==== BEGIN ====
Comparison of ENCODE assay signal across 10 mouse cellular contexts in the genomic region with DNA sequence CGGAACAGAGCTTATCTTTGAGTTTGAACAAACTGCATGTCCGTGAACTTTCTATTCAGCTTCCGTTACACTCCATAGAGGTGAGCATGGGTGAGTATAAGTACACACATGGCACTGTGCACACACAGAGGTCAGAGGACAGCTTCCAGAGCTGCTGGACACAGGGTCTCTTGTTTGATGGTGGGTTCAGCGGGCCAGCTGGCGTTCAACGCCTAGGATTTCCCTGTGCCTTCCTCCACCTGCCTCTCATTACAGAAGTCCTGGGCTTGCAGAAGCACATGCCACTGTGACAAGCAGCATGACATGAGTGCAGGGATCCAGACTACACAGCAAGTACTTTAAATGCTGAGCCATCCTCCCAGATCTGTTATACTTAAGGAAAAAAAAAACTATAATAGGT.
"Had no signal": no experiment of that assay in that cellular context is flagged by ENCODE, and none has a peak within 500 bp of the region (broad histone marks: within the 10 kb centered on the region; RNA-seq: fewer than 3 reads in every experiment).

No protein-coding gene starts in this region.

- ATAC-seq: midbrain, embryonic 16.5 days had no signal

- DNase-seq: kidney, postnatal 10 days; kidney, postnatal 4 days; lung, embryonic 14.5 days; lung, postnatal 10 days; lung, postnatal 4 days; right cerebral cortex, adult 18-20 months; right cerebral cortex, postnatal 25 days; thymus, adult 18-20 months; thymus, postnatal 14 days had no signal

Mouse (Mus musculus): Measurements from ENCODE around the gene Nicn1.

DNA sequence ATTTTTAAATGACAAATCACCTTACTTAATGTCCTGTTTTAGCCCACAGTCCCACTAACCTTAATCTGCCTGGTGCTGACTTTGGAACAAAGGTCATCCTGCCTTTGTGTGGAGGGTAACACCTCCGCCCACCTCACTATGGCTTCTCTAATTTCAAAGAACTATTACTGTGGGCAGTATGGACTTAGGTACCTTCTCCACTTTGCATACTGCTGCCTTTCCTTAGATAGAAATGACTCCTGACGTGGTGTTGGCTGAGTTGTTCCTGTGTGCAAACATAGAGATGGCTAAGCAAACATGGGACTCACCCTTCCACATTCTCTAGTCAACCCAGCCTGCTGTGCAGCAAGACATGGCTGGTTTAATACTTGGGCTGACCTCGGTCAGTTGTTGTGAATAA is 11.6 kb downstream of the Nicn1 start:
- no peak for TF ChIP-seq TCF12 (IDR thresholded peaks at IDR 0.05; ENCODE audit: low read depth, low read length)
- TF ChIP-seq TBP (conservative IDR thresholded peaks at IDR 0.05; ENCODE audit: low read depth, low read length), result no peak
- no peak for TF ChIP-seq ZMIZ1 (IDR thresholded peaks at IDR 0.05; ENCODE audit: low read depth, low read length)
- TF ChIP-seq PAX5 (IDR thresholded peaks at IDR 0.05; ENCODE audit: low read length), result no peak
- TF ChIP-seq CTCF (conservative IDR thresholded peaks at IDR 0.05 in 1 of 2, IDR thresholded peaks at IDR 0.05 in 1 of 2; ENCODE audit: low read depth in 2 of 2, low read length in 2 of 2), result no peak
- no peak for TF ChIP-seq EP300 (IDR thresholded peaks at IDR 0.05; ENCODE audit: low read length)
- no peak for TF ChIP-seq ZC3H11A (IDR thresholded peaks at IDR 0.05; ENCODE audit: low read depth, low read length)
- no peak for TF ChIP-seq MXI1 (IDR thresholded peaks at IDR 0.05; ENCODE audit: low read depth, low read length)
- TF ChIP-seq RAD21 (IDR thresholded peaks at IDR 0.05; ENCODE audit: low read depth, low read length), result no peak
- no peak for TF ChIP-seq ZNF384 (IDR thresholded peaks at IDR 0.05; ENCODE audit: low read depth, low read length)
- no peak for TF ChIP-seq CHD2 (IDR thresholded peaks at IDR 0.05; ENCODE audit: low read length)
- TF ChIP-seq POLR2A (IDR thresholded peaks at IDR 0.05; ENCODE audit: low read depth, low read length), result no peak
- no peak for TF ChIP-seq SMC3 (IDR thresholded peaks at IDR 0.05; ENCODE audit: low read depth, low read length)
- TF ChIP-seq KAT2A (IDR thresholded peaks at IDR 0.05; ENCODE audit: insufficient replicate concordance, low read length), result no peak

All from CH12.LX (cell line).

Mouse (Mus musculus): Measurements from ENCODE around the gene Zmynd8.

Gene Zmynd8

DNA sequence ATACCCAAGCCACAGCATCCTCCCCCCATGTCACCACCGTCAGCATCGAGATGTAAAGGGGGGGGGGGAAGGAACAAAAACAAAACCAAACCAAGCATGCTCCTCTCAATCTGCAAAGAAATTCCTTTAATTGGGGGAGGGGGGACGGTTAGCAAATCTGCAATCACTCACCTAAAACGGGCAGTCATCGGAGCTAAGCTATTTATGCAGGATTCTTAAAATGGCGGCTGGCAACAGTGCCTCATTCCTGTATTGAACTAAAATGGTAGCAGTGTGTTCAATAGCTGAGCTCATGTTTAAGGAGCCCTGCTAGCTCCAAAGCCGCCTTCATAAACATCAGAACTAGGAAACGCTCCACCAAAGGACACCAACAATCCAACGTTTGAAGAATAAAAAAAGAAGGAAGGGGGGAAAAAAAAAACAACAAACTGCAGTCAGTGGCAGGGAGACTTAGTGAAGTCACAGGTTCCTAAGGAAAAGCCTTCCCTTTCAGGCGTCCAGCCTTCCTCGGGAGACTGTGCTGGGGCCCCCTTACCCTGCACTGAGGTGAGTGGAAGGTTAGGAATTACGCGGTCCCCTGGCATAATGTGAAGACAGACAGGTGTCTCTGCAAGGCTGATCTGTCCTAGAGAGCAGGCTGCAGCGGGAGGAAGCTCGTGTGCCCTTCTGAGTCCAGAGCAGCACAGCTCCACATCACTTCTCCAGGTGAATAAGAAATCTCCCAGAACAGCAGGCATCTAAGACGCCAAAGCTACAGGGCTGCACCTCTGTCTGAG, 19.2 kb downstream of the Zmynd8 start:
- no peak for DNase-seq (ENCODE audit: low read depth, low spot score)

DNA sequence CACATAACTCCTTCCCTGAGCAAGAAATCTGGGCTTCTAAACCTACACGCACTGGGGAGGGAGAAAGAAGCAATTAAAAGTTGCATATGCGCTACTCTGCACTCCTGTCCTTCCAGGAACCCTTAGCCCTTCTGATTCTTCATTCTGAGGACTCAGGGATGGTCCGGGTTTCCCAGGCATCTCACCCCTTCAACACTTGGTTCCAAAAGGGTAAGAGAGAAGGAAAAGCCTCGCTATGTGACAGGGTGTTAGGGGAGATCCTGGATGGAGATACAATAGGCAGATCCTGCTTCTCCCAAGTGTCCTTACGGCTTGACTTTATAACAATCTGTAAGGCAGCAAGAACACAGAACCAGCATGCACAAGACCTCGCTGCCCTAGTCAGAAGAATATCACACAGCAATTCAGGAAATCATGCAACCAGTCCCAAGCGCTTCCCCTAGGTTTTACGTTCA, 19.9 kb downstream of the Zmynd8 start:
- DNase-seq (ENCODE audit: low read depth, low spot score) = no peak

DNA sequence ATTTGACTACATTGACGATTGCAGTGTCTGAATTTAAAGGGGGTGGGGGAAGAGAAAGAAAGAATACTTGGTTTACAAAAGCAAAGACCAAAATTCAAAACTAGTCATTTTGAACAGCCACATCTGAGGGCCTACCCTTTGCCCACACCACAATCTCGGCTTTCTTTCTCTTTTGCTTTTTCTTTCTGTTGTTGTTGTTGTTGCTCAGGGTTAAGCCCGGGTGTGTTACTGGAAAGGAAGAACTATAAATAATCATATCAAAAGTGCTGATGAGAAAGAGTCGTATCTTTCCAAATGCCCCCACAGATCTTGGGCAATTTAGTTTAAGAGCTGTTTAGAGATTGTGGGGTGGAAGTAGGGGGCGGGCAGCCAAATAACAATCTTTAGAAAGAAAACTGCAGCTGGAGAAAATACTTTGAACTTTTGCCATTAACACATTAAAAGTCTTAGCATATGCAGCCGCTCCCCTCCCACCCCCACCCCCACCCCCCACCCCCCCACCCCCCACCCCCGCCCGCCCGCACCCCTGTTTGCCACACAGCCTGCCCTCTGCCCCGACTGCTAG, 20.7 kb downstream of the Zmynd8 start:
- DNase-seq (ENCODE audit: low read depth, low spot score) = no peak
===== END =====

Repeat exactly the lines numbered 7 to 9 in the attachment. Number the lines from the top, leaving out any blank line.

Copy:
DNA sequence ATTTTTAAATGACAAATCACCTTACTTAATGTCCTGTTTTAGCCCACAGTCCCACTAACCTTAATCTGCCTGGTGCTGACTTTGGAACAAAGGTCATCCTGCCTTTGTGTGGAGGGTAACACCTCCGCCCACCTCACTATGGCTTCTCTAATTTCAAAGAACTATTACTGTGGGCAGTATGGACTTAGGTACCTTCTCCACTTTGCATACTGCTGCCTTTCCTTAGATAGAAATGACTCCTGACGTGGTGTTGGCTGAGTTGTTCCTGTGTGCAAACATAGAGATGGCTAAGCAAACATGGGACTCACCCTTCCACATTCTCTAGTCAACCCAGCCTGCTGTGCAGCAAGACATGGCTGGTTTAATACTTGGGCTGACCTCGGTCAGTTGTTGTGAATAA is 11.6 kb downstream of the Nicn1 start:
- no peak for TF ChIP-seq TCF12 (IDR thresholded peaks at IDR 0.05; ENCODE audit: low read depth, low read length)
- TF ChIP-seq TBP (conservative IDR thresholded peaks at IDR 0.05; ENCODE audit: low read depth, low read length), result no peak